#1193: You’re Everything by Bob Luman
Bob Luman was born in Blackjack, Texas, in 1937. Before 1955 the only hits Bob Luman had were on the baseball field. He was an outstanding baseball player for his school team in Kilgore, Texas. He also fronted a band that performed the country hits. But after seeing Elvis Presley perform in Kilgore in May 1955, Luman was resolved that his hits going forward would be “Rockabilly hits.”
In 1956 Luman won a talent contest in Tyler, Texas, after performing “Blue Suede Shoes” at the suggestion of Johnny Horton. Winning the contest led to a contract to replace Johnny Cash on the Louisiana Hayride. With that invitation, Luman turned down an offer from the Pittsburgh Pirates to join spring training. Bob Luman signed with Imperial Records in 1957, and his first session was at Sellars Studio in Dallas, where he recorded the Rockabilly classic, “Red Cadillac And A Black Mustache.” That year Bob Luman appeared on the country TV show in LA called Town Hall Party. He also appeared in a rock ‘n roll movie called Carnival Rock. He released a number of singles in the late 50s, including “Dreamy Doll” that climbed to #8 in Ottawa, Canada, in 1959.
In 1959 Ricky Nelson met Bob Luman and his band who were rehearsing down the hall in a studio at Imperial Records in Hollywood. So impressed was Nelson with the band that he gave them an offer they couldn’t refuse and Nelson hired them away from Luman. So frustrated was Bob Luman with this turn of events that he announced at a concert that he was going to pursue a baseball career. Don and Phil Everly were in the audience and afterward convinced Luman to record “Let’s Think About Living.” The tune became a Top Ten hit for Luman in 1960.
Bob Luman was anticipating a break-through with a Top Ten hit. But then he was drafted into the United States Army just prior to the single’s released. While he was in the army, Warner Brothers kept releasing singles. A number of these were hits in Vancouver, though not in the USA. These include “The Great Snowman,” a #4 hit in April 1961, and “Private Eye,” which climbed to #3 on the pop charts on CKWX that August. Luman charted a few more songs on the Vancouver pop charts the following years. “You’re Everything,” which peaked at #20 in December 1962, was his most successful. But as Luman was in the army he was not able to support his single releases with any concert tours. So in the USA “Let’s Think About Living” was his only hit.
“You’re Everything” is a song about unrequited love. What makes a man or woman desirable to another person is a complex and highly personal mix of many qualities and traits. But falling for someone who is much more desirable than oneself, whether because of physical beauty or attributes like charm, intelligence, wit or status, can lead to a kind of mismatch. In the case of Bob Luman’s unrequited lover, he is hurt since the object of his desires hardly knows that he’s alive. Clearly, the connection is very one-sided. Luman’s character is only going to get hurt even more if he seeks after someone who pays very scant attention to him and gives no indication at all of a retuned interest. All he’s left with is a fantasy about having the arms of the beloved around him and their lips touch his, only to discover it’s just a dream.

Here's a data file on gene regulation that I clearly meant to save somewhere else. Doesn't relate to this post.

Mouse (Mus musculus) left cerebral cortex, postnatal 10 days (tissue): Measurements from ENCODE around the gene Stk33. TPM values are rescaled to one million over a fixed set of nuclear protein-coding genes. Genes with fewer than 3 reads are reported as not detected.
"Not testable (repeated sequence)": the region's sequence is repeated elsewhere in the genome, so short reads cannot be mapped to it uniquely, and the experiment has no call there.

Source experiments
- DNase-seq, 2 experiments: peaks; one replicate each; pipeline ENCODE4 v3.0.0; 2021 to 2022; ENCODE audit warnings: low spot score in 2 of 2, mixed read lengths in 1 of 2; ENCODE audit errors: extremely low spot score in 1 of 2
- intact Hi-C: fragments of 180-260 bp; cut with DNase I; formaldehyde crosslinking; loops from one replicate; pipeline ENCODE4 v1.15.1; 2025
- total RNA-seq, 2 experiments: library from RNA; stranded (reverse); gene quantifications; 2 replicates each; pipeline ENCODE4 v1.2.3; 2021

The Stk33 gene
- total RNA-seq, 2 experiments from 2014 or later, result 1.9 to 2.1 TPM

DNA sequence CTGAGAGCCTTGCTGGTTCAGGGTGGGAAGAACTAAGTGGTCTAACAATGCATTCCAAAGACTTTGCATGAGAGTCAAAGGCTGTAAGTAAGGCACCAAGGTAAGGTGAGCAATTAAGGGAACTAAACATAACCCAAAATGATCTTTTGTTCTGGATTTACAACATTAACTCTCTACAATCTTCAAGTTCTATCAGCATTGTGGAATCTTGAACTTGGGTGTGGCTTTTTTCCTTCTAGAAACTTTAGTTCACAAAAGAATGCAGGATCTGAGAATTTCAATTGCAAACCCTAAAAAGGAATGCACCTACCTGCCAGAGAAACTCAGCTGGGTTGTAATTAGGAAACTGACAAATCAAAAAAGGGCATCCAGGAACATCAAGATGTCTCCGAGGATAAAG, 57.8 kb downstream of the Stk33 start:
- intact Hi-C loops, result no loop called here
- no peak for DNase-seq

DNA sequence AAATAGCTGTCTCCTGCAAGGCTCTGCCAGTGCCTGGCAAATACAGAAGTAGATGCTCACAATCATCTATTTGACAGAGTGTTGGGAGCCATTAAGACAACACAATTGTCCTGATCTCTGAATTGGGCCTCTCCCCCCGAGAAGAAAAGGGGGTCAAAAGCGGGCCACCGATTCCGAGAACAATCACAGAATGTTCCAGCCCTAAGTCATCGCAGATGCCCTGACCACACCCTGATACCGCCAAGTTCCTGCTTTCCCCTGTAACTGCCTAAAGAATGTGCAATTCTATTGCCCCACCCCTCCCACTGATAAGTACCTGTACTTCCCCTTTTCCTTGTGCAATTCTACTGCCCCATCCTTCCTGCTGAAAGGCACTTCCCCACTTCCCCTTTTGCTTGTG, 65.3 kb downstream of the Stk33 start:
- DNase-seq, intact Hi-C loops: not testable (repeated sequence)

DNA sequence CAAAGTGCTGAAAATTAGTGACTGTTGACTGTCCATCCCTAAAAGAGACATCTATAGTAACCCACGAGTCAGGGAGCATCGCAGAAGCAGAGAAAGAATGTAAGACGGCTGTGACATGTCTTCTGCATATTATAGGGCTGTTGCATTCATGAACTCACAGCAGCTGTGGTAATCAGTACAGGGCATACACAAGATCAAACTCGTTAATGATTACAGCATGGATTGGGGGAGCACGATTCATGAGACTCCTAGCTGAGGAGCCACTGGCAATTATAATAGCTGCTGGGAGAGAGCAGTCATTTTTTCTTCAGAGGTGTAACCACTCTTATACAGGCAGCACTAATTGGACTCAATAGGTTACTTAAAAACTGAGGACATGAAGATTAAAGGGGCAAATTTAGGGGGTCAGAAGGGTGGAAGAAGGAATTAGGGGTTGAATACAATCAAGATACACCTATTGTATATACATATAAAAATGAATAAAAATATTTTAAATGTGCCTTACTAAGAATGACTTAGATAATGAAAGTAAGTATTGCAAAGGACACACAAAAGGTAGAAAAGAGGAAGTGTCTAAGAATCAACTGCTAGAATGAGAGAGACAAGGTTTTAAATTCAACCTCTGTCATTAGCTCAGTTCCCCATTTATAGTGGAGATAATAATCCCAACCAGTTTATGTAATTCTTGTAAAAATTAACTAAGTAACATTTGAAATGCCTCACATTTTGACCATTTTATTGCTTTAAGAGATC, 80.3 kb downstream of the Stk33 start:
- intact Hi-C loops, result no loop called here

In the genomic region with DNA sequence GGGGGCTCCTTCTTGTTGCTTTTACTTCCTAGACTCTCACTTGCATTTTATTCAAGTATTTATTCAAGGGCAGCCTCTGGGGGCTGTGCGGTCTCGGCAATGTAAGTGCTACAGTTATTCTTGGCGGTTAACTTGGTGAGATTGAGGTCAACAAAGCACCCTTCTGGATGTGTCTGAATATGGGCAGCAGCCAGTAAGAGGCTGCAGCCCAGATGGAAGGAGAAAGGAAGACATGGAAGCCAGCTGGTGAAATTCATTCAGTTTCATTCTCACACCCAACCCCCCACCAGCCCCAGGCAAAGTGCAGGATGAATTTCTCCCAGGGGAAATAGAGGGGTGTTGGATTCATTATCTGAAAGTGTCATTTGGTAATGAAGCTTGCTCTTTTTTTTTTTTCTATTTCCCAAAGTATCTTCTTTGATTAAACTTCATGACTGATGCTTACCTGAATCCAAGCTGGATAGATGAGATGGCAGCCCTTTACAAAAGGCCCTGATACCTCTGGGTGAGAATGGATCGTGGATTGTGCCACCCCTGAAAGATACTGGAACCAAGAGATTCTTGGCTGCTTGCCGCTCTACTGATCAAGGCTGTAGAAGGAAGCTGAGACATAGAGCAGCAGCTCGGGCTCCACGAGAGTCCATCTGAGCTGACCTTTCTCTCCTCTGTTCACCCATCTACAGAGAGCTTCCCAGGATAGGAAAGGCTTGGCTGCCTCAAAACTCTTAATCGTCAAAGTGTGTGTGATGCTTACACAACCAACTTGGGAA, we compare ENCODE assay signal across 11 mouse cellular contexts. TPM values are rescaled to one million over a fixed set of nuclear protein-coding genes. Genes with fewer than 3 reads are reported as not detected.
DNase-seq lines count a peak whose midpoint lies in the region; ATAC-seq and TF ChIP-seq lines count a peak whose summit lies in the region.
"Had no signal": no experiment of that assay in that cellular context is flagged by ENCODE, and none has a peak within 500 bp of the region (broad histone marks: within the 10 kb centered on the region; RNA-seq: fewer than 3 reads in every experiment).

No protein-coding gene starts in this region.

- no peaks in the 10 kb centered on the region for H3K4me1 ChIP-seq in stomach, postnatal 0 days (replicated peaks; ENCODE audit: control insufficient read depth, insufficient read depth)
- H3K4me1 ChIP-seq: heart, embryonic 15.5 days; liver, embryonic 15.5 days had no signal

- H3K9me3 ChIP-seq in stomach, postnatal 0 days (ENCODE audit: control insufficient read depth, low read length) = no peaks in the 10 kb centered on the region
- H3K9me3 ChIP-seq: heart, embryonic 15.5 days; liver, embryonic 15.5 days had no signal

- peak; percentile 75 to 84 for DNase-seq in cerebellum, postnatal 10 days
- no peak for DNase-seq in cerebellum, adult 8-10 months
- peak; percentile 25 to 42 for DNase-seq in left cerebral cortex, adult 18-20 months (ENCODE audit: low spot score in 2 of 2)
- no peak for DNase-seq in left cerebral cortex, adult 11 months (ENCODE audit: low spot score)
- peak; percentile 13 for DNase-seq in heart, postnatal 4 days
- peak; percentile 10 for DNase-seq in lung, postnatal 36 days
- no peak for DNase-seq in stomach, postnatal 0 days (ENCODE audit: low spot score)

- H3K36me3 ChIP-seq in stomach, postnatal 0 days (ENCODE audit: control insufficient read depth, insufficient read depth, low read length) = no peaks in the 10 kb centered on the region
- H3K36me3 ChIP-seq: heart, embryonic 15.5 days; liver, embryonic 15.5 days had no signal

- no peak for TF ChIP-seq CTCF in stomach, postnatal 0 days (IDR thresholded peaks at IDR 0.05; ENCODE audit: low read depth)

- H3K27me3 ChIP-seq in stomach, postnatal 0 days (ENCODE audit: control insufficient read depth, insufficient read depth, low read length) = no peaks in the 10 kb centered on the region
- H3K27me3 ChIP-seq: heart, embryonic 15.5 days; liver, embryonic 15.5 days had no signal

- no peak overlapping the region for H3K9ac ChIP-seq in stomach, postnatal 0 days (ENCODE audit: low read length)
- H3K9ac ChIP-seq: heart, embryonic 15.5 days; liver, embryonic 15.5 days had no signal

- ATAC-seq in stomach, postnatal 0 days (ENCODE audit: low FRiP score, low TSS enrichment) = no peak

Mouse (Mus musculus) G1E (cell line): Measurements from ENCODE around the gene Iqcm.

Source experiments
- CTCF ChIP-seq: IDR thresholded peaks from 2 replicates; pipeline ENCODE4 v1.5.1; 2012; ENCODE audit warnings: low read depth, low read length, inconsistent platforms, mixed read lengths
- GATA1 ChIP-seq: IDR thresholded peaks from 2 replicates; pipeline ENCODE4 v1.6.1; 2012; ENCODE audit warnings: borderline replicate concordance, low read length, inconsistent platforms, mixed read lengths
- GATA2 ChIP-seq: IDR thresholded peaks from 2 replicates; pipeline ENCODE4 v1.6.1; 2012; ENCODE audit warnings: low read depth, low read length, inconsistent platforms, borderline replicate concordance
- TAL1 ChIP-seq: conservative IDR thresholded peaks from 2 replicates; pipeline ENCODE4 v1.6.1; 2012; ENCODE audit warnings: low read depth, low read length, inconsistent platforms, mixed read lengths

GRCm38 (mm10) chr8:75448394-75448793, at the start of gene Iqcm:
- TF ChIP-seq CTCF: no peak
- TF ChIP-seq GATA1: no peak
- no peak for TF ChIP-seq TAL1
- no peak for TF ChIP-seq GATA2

Other popular songs of the time drew on this theme of unrequited love. In 1958, Conway Twitty had a #1 hit with “It’s Only Make Believe,” the following year The Skyliners sang “Since I Don’t Have You” and in 1962 Jay and The Americans had the beloved breaking it to the person who adores them that dating isn’t going to work out in “She Cried.” The telling line there is “I thought that our romance was over and done, but to her it had just begun.”
Coming off of the chart success of “You’re Everything” in December ’62, Bob Luman and Sue Thompson (her recent Top Ten hit in Vancouver in October ’62 was “James Hold The Ladder Steady”) were a singing duo that had a receptive Vancouver audience for any disc Hickory Records could send over to CFUN. In addition, in the arrangement of “You’re Everything,” Bob Luman produced a Roy Orbison sound-a-like tune. The instrumental ending “You’re Everything” mimics the ending of “Running Scared,” as well as the piano and Orbison-esque string arrangement that build to a crescendo in the chorus.
Bob Luman was invited to become a member of the legendary Grand Ole Opry in 1964. It was an uneasy relationship at times because Luman’s turbo-charged, Rockabilly performances didn’t always meet with the approval of the more traditional, mainstay Opry artists. Bob Luman’s successful career included thirty-eight recordings on the national charts, including the memorable classic, “Lonely Women Make Good Lovers,” that climbed to #4 on the Canadian and US country charts in 1971. Bob Luman released over sixty singles from the late 50s until 1978 when he died at the age of 41 of pneumonia.
July 1, 2017
Shaun Mather and Phil Davies, Let’s Think About Luman, Rockabilly Hall of Fame, February 1999.
Randy McDaniel, What Ever Happened to Bob Luman?, Sioux Falls, South Dakota, October 22, 2015.
Dik, Bob Luman, Black Cat Rockabilly, September 2012.
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